Archival research is the act of using primary or secondary sources in an archive to conduct primary research. In an archive, one can find more than just books; newspaper clippings, posters, clothing and many other primary sources are available to utilize. This kind of research is beneficial because it allows one to get up and close with actual artifacts as opposed to viewing them through a secondary source.
Another important element of research is questions. Questioning one’s sources is essential as it allows for the research to assess the credibility of their sources. It also allows someone to find how their sources fit into their overall project. The questions who, what, when, and where–though they are basic questions–are great ways to do this.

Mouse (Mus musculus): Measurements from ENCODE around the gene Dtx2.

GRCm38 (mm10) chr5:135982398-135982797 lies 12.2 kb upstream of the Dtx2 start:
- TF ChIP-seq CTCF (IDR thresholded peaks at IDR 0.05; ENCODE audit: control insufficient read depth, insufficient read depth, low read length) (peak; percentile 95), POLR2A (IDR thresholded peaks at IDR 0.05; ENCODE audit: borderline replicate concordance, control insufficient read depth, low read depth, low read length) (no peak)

It is important to know from whom the source came in order to assess the credibility. If the artifact or information did come from a creditable source the legitimacy of the research decreases.
Assessing the time in which sources originate can help also help one determine how it fits into their research. For example, the time period for my final project is from 1987 to 1994. If I were to find a source from 2010, I can automatically eliminate it from a list of potential source as it is almost 20 years out of my timeline.
The last question that benefits ones research is asking where something originates. Just as the time period can eliminate the source, the place in which it was made or is about can do so. In addition to looking sat 1987 to 1994, I am focusing on a certain city–Stony Brook, New York. If I were to find a source that is related to my topic, but originates in, for example, San Francisco, I can eliminate it as it does not accurately represent the population I am looking at.
The final aspect to research is metadata. Metadata is important because it can help you make connections between artifacts by establishing the place, time or group of people attached to the artifacts. Metadata appeals to logos and is considered quantitative research.